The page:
Repairing 3" PVC stack w/ slip coupling

This is a very basic question so I apologize if this is obvious, yet I couldn't find anything on the web except basic instructions for doing this sort of procedure - and I just can't make it work.
I have added a new waste to a 3" PVC stack in my basement. So I cut out about a 3 foot section (I cut that much in order to remove another leaking slip joint above where I was putting the new tee) and put in a sanitary tee at the bottom of the gap I created in the stack. I cut another piece of 3" that is a little bit shorter than the remaining gap and can now slip it into the top of the new tee. There is no give at the top or bottom, so a slip connector is needed to complete the repair.
The question is exactly how do I get this dang slip connector to work? I can barely slide it onto the pipe dry, so I figured once I put the cement on, it would be lubricated enough that I could move it around for at least a few seconds before the cement sets, to get it in the right place. I tried, twice, putting cement on the new repair pipe section, and sliding it down, with the intention of pushing it back over the end of the existing cut to close the gap once the repair pipe was in place. Problem is, while I can easily push the connector (when covered with cement) all the way onto the end of the pipe, I can't make it budge back off again for the life of me in order to connect with the existing stack. The cement isn't bonding this fast, it just gets stuck. I can push it , hammer it, whatever - it just won't move back once it's pushed onto the end of the pipe.
It's almost as if the slip connector is just too tight. Or, is there some kind of trick here that I should be aware of? Should I cut off a couple more inches of my "repair" section so I don't have to push the slip connector as far onto the pipe - leaving a larger gap between the ends of the pipes, and less bonding area for the slip connector? Thanks for any thoughts.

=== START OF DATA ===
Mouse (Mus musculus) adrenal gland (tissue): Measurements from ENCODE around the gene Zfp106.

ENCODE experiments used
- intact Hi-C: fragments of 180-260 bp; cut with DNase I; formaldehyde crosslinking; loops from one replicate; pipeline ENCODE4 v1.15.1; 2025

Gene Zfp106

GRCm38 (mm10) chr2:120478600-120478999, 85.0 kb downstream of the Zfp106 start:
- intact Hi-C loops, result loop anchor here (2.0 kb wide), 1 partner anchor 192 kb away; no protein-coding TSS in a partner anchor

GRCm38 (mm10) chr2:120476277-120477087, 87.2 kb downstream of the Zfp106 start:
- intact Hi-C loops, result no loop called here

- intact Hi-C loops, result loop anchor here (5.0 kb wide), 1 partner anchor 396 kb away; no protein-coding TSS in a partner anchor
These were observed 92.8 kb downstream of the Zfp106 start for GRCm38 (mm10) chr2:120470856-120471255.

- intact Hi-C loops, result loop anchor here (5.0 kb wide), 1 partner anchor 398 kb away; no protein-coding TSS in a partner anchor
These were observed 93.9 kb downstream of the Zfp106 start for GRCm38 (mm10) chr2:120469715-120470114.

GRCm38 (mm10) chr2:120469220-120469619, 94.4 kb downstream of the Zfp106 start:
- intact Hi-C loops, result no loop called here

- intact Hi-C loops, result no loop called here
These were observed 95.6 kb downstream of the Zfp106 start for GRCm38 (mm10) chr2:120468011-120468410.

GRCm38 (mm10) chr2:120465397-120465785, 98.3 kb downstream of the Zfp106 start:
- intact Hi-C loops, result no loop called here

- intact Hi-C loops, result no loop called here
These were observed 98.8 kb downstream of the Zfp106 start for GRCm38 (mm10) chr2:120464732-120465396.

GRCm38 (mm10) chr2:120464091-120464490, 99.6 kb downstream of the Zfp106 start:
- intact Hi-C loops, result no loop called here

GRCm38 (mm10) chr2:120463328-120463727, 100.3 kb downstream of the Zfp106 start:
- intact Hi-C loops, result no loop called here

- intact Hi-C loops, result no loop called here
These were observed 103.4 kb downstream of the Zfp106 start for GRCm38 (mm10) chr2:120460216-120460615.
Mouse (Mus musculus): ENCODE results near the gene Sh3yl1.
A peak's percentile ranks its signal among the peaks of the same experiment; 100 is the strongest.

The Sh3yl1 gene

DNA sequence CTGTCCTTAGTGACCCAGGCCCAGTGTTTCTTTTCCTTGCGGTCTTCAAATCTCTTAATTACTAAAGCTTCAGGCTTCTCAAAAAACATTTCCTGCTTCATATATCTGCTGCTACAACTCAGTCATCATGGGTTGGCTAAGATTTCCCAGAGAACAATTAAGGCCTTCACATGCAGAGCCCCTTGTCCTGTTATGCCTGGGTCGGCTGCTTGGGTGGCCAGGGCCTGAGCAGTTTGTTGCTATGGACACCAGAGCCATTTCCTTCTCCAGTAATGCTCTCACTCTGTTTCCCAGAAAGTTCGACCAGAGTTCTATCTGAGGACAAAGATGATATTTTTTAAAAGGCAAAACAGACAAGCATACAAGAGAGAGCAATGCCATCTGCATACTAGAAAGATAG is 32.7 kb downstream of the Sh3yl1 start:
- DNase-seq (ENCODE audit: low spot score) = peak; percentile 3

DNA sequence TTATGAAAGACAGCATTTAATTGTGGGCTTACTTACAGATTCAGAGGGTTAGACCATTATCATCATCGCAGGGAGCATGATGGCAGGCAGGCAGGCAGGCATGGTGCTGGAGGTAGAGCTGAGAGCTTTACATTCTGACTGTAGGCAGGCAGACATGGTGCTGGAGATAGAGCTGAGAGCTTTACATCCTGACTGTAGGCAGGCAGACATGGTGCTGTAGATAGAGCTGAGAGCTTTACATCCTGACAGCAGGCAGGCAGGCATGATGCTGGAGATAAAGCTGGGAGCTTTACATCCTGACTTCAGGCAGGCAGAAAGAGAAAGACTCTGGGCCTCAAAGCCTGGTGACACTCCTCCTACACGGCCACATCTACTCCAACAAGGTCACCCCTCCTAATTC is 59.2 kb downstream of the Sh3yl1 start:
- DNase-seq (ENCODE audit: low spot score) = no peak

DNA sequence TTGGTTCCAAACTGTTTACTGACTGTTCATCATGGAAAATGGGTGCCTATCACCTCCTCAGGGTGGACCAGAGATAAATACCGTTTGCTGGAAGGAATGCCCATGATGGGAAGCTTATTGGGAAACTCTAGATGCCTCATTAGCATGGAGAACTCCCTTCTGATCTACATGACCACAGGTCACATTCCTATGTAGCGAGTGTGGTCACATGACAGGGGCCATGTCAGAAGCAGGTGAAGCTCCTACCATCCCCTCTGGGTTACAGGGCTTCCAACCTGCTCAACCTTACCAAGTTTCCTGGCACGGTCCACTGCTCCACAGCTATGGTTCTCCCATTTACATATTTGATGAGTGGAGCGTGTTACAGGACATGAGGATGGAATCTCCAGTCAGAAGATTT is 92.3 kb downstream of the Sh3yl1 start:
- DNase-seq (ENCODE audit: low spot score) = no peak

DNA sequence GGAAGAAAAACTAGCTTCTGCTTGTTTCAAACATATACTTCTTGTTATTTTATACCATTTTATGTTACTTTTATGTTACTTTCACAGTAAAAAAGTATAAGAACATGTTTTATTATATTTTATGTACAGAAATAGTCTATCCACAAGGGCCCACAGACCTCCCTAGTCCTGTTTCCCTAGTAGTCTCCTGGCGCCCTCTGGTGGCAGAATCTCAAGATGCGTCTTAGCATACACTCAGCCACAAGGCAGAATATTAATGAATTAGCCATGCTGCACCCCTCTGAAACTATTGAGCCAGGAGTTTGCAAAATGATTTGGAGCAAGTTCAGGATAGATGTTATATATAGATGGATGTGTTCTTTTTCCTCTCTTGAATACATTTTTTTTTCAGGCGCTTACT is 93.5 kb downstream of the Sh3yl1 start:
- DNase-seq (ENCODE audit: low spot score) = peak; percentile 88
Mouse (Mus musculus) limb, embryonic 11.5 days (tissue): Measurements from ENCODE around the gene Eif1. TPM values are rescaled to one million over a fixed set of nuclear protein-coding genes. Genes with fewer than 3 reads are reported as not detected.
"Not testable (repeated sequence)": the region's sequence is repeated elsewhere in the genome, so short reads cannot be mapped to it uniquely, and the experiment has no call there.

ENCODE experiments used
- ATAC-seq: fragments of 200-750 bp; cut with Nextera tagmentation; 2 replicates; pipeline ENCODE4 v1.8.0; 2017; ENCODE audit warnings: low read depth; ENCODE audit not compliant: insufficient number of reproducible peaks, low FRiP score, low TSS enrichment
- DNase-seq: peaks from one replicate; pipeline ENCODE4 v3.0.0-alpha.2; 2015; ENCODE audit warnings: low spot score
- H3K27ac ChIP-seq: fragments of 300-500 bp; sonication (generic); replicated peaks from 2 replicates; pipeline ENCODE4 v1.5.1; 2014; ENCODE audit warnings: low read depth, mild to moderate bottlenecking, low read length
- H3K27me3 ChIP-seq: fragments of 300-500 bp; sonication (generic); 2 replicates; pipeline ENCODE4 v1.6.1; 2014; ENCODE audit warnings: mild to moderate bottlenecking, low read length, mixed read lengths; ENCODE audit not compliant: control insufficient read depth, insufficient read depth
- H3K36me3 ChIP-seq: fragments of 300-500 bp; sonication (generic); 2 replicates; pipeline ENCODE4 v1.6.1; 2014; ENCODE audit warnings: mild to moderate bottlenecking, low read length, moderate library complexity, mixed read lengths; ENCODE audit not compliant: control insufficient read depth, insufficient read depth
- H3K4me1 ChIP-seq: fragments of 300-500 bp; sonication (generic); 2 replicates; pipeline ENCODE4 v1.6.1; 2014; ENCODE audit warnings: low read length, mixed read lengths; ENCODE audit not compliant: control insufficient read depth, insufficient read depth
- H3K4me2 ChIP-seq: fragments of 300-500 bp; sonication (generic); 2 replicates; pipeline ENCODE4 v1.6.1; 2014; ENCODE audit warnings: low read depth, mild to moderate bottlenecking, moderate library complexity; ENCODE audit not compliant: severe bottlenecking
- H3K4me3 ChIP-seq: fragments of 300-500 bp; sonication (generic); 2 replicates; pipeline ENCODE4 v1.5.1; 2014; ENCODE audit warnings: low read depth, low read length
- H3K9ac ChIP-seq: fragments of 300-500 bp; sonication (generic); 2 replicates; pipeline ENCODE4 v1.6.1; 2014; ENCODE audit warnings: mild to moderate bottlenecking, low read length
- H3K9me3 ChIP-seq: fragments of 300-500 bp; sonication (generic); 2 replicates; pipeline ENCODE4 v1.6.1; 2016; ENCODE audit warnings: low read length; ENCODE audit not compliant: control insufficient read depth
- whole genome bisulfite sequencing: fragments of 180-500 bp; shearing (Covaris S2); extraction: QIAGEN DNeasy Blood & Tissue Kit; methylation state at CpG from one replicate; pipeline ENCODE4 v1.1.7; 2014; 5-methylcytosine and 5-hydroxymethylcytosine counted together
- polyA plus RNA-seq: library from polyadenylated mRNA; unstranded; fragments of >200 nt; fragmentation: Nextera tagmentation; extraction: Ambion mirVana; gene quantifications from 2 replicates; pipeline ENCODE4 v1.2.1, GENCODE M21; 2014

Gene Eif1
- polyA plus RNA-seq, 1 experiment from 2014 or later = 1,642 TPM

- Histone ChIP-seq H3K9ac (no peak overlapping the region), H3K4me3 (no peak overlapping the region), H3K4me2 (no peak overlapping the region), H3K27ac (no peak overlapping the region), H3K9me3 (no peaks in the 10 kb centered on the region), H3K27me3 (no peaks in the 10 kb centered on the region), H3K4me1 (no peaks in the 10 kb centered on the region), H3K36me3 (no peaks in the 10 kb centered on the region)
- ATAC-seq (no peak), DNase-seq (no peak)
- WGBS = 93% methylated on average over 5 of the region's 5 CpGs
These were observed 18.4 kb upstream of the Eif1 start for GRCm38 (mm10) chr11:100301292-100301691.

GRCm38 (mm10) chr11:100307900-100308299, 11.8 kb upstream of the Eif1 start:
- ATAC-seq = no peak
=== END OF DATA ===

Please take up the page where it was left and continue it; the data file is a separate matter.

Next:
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J T wrote:

Rather than a PVC coupling: http://www.fernco.com/NH.html
Slide the rubber part completely over one pipe and push into place. Then slide the rubber back halfway. Tighten clamps. Prolly even find them at HD.
Jim
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I actually got one of those already that as an "interim" solution so someone doesn't flush the toilet into my utility room. I suppose there's nothing wrong with it, but I'd rather weld it if there's no reason (other than my own lack of skill) not to...

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J T wrote:

They're used by the thousands every day. I think you're asking for trouble with the glued couplings...

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I already got trouble with it... two wasted couplers, one wasted hour, good amount of PVC cement on my hands, and lots of cursing... so your point is well taken.

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Stick with the rubber Fernco coupling. If you ever get a chance to look over the plumbing of a commercial building, chances are that is all you will find connecting DWV lines. When plumbing with cast iron DWV, that is all the plumbers use! Greg
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Yeah, I've got another one already in my house where the (older) cast iron stack was tapped. It just seemed intuitive as I was dealing with this, that a welded joint will be less likely to have problems in the future so I wanted to do it that way and keep it 100% PVC.
What is funny, is that when I began this project I realized the stack was leaking at another slip joint (which I cut out)... as installed by the "real" plumber who did the last round of work in my house. So apparently I am not the only one having trouble installing those things properly...
Anyway the fernco is permanently in place now, it's done. Thanks for the advice everyone.

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http://www.fernco.com/NH.html
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